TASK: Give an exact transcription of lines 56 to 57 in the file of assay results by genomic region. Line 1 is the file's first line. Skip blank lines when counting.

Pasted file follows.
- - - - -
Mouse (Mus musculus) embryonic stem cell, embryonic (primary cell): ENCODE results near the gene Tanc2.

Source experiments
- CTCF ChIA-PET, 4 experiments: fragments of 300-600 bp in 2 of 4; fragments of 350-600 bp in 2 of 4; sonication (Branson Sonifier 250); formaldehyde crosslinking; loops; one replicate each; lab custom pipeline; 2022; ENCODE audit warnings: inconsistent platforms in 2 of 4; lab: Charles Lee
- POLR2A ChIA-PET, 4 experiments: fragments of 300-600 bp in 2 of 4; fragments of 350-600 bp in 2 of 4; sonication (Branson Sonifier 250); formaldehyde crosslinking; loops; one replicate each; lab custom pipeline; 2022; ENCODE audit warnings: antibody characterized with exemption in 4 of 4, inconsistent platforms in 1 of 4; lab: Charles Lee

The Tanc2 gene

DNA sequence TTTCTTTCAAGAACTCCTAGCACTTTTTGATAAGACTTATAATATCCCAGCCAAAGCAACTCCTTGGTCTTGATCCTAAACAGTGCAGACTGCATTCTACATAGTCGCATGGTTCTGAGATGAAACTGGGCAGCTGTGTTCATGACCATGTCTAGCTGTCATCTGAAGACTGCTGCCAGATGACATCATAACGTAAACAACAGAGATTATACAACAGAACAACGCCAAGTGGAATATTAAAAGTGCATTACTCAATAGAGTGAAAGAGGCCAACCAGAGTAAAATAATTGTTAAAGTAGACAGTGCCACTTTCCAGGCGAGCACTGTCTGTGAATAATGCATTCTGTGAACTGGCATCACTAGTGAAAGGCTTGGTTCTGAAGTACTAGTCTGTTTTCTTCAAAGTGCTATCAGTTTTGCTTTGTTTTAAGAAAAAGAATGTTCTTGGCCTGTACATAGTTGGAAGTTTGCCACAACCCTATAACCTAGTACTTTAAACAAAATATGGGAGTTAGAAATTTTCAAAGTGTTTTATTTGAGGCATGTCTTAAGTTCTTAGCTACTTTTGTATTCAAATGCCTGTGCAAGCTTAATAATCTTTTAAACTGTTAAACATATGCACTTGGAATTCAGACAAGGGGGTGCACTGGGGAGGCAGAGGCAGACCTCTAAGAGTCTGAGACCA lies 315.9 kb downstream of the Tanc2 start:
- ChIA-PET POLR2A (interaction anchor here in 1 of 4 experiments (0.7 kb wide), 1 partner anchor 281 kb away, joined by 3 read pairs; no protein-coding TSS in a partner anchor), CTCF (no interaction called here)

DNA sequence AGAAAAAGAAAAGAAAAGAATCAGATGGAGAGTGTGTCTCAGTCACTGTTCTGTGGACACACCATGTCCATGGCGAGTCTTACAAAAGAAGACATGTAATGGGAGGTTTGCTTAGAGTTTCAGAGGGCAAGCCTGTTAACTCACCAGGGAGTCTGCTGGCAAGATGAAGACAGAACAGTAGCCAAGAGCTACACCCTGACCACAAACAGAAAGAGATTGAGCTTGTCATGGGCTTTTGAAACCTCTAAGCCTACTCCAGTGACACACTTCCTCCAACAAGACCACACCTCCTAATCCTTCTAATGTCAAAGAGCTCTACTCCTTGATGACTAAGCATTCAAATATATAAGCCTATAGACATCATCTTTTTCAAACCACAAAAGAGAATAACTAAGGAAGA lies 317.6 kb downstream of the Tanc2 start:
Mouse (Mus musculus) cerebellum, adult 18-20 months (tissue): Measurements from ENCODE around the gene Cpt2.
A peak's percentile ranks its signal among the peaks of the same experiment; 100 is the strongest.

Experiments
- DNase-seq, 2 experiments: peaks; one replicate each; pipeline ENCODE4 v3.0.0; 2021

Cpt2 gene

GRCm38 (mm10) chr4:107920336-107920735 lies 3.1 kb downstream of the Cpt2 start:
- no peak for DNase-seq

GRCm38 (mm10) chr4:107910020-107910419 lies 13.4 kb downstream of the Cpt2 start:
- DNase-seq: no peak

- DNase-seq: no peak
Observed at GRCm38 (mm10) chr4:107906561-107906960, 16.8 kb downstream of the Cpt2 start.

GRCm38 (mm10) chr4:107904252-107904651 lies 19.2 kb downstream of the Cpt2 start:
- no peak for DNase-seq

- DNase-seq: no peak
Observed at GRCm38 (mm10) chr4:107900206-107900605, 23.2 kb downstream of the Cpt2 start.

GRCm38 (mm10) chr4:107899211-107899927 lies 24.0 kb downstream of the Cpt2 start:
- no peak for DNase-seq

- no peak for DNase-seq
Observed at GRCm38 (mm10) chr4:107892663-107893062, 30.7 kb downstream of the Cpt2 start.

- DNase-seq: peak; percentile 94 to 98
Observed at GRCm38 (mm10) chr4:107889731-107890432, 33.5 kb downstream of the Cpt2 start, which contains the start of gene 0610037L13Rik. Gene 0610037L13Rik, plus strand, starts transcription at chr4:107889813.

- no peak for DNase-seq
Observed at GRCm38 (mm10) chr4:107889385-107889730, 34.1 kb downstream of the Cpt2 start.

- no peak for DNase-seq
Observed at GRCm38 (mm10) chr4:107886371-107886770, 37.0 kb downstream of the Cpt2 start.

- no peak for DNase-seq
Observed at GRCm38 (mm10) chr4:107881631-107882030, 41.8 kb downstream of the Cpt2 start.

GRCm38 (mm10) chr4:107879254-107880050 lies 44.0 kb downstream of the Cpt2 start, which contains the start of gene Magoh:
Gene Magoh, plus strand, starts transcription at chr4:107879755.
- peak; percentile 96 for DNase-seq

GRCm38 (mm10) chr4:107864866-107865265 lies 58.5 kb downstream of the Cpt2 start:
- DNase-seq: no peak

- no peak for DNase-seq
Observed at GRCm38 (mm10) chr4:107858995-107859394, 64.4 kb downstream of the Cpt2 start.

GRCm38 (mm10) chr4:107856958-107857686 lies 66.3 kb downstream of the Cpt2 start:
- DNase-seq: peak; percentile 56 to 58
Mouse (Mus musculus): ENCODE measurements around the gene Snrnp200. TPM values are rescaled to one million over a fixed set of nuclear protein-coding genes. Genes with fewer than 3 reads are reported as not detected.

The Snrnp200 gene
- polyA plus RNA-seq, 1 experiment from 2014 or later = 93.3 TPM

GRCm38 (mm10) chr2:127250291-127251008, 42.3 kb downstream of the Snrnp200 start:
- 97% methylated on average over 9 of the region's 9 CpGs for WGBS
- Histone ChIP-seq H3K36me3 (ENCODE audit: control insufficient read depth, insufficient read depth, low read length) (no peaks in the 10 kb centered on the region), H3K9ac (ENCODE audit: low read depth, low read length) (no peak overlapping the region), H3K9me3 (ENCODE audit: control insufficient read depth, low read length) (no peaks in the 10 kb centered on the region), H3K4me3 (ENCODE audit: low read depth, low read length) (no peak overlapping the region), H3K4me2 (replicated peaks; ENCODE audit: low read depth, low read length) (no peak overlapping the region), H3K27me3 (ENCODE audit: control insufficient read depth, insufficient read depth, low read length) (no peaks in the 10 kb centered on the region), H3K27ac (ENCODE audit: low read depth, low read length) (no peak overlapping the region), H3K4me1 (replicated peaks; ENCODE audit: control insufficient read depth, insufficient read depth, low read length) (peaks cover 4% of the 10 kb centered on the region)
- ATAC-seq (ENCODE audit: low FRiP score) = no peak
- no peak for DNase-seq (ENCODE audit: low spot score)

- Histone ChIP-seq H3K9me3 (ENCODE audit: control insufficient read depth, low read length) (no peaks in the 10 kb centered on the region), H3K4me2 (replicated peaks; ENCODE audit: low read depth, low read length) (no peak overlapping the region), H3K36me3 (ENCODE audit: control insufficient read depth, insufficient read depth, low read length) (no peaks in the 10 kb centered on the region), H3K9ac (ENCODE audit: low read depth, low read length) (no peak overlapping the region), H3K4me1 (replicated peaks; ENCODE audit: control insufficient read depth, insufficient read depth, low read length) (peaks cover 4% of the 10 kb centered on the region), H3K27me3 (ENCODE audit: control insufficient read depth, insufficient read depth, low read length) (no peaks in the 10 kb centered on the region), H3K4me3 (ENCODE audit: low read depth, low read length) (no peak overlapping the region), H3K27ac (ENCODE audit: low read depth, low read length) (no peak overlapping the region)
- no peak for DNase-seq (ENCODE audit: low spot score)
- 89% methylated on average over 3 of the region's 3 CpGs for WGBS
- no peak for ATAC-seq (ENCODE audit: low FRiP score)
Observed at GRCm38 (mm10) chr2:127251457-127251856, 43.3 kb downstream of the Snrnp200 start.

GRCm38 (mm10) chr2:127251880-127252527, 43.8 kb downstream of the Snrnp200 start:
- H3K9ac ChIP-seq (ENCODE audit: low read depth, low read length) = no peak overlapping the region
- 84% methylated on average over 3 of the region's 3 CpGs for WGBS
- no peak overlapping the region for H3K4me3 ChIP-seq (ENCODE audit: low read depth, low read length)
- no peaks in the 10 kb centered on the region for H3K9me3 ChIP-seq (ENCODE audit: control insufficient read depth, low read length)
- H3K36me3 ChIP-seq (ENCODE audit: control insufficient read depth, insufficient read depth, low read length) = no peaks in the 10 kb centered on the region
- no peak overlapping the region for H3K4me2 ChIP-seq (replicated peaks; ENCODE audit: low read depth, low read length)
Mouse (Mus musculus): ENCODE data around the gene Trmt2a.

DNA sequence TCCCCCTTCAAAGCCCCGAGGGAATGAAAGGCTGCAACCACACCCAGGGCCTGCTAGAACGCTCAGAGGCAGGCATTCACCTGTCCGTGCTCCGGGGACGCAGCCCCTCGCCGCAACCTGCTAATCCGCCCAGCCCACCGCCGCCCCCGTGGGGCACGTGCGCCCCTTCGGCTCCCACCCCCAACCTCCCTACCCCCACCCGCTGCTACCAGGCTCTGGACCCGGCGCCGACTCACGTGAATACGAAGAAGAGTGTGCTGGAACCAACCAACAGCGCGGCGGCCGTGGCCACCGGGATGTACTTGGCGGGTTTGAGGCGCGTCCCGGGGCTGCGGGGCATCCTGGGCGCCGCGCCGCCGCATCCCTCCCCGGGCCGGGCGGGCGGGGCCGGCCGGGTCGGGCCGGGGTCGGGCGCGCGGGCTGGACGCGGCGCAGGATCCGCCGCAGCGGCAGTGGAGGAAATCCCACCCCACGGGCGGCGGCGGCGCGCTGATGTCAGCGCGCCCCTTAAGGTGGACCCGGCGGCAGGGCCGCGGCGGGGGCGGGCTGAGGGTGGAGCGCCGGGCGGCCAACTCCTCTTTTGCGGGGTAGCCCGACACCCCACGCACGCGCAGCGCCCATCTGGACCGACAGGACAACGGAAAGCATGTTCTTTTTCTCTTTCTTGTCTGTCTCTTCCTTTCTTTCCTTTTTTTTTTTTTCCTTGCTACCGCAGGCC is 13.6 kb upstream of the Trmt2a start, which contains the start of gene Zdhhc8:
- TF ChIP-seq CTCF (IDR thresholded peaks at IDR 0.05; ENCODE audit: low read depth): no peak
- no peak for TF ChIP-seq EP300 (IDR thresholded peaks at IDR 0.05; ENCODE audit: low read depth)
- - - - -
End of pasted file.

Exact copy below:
- no peak for ATAC-seq (ENCODE audit: low FRiP score)
Observed at GRCm38 (mm10) chr2:127251457-127251856, 43.3 kb downstream of the Snrnp200 start.